Are NFTs a passing fad or an emerging market with long-term potential?

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NFTs, or non-replaceable tokens, have become ubiquitous in recent years – a phenomenon that is undoubtedly symptomatic of our new, post-pandemic, hyper-digitized lives.

An NFT represents any digitally represented asset that can be bought and sold. Because it is stored on the blockchain (a system that tracks crypto transactions through peer-to-peer networks) and contains unique identifying information, the token cannot be duplicated. Likewise, it is non-functioning, meaning it cannot be exchanged, unlike a cryptocurrency such as Bitcoin, where one coin is equal to another coin.

Since their debut eight years ago, these blockchain-based digital tokens have disrupted various industries. These industries are not just art and collectibles; gaming, music, de-fi and virtual reality (or VR) will also reach new heights with NFTs. But, beyond the hype, do NFTs have a real future? I believe the answer is an unequivocal “yes”.

Where do we see NFTs?

All NFTs have smart contracts attached to them and can be acquired in exchange for cryptocurrency. Typically, NFT data is stored in files such as images, video, and audio. That’s why NFTs are so inextricably linked to the world of art. NFTs have revolutionized the creative industries. Brick galleries no longer dictate the way art is bought and sold. Now artists can monetize their work through a new kind of self-publishing, with websites like OpenSea and Rarible acting as online auction houses. The most expensive NFT ever sold was The Merge by Pak, earning a dazzling $91.8 million. Though excessive, it is the price consumers are willing to pay for something so rare and unique – just one example of the principles of market demand.

Of course, these garish displays of wealth give NFTs a controversial glow, but it’s worth noting the effects these earnings can have on the wider arts community at large. The ability for artists to “tokenize” their work is truly groundbreaking. Not only are they legally paid for their work, but they are also guaranteed intellectual property rights in their creations and a percentage of the proceeds each time NFTs are resold. But similarly, NFTs open up the market to ordinary consumers – more people can now buy the art they admire.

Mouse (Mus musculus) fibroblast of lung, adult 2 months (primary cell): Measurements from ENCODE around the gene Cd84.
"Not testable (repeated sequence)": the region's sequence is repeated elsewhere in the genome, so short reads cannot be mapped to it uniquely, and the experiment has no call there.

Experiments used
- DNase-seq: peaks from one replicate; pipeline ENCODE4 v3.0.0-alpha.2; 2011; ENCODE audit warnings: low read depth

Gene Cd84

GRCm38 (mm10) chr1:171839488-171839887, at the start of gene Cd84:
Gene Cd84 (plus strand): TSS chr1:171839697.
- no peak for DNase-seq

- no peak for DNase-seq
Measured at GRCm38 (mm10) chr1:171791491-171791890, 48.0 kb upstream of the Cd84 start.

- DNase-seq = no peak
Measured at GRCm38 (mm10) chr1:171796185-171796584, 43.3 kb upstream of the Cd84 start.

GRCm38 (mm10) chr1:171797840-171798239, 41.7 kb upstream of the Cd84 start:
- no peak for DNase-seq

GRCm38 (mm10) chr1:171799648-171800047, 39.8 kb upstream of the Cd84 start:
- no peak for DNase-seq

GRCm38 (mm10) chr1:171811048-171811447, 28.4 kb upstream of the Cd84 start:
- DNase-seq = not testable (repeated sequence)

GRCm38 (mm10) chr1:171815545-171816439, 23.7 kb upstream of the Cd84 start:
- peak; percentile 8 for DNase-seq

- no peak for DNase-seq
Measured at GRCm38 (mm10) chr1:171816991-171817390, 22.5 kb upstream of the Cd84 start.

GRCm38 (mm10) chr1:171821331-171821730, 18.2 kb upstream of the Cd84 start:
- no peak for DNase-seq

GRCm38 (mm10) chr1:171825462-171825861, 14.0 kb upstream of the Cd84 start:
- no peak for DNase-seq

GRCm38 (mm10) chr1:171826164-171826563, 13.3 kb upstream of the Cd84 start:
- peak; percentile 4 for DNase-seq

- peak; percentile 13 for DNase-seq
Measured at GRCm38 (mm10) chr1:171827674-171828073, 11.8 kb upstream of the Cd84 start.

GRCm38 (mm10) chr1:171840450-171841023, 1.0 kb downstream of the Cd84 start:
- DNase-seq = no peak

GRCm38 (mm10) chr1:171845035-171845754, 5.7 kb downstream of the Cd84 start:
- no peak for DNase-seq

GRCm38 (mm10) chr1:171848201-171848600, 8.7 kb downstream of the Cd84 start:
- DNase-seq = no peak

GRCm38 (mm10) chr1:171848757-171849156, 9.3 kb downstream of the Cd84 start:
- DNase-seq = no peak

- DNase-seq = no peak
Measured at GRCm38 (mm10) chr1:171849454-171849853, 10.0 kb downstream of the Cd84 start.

Related: NFTs will soon be inevitable. That’s a good thing.

Further Examples of NFTs

NFTs have a life outside the art world. For decades, music has been an expendable asset, widely recorded and distributed in the form of CDs, records and online streaming services. However, with these transactions, a musician’s royalties are only a small fraction of the total money raised. But with NFTs, musicians can now cash in millions in hours. Bringing in nearly 100% of revenue, it’s no wonder it’s becoming an increasingly attractive method of work-sharing.

NFTs even showed up in political races. Recently, an Arizona Senate candidate Blake Masters slammed NFTs for his campaign. Masters, a crypto evangelist and protege of legendary technology investor Peter Thiel, has created an NFT of the bestselling book, zero to one, that he co-wrote with Thiel. He made 99 copies as a reward for top donors for his campaign.

Play to earn

Besides music, gaming is another industry that has jumped on the NFT train. In-game content such as skins, avatars and various add-ons can now be sold as NFTs. While downloadable content (DLC) can be sold to millions of players, only one copy of an NFT can exist.

Play to earn is one of the most exciting spaces in the NFT world. The niche model allows gamers to play games on the blockchain and earn in-game rewards. These winnings are usually NFTs and can be used in both the virtual — and Real – world’s.